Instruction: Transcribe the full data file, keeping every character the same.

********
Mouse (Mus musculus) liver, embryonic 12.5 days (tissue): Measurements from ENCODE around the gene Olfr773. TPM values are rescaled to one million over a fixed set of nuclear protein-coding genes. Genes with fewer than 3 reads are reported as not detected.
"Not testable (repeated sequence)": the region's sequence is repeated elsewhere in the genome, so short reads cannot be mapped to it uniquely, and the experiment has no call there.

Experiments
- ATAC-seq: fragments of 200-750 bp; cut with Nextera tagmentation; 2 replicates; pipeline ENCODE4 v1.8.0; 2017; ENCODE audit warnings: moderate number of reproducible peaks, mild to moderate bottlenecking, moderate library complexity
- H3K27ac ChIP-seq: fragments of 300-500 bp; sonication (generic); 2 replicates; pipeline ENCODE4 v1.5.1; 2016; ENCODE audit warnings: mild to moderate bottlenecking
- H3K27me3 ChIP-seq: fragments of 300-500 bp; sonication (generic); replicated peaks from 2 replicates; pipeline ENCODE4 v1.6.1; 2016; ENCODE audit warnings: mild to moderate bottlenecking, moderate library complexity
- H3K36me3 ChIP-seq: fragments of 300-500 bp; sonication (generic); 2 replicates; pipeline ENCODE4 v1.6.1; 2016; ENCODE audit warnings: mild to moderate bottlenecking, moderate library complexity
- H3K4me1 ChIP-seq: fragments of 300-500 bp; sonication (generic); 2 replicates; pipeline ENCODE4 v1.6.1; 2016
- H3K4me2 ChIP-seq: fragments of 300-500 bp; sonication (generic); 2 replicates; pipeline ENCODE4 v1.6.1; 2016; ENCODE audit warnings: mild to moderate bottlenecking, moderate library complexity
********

Mouse (Mus musculus) liver, embryonic 12.5 days (tissue): Measurements from ENCODE around the gene Olfr773. TPM values are rescaled to one million over a fixed set of nuclear protein-coding genes. Genes with fewer than 3 reads are reported as not detected.
"Not testable (repeated sequence)": the region's sequence is repeated elsewhere in the genome, so short reads cannot be mapped to it uniquely, and the experiment has no call there.

Experiments
- ATAC-seq: fragments of 200-750 bp; cut with Nextera tagmentation; 2 replicates; pipeline ENCODE4 v1.8.0; 2017; ENCODE audit warnings: moderate number of reproducible peaks, mild to moderate bottlenecking, moderate library complexity
- H3K27ac ChIP-seq: fragments of 300-500 bp; sonication (generic); 2 replicates; pipeline ENCODE4 v1.5.1; 2016; ENCODE audit warnings: mild to moderate bottlenecking
- H3K27me3 ChIP-seq: fragments of 300-500 bp; sonication (generic); replicated peaks from 2 replicates; pipeline ENCODE4 v1.6.1; 2016; ENCODE audit warnings: mild to moderate bottlenecking, moderate library complexity
- H3K36me3 ChIP-seq: fragments of 300-500 bp; sonication (generic); 2 replicates; pipeline ENCODE4 v1.6.1; 2016; ENCODE audit warnings: mild to moderate bottlenecking, moderate library complexity
- H3K4me1 ChIP-seq: fragments of 300-500 bp; sonication (generic); 2 replicates; pipeline ENCODE4 v1.6.1; 2016
- H3K4me2 ChIP-seq: fragments of 300-500 bp; sonication (generic); 2 replicates; pipeline ENCODE4 v1.6.1; 2016; ENCODE audit warnings: mild to moderate bottlenecking, moderate library complexity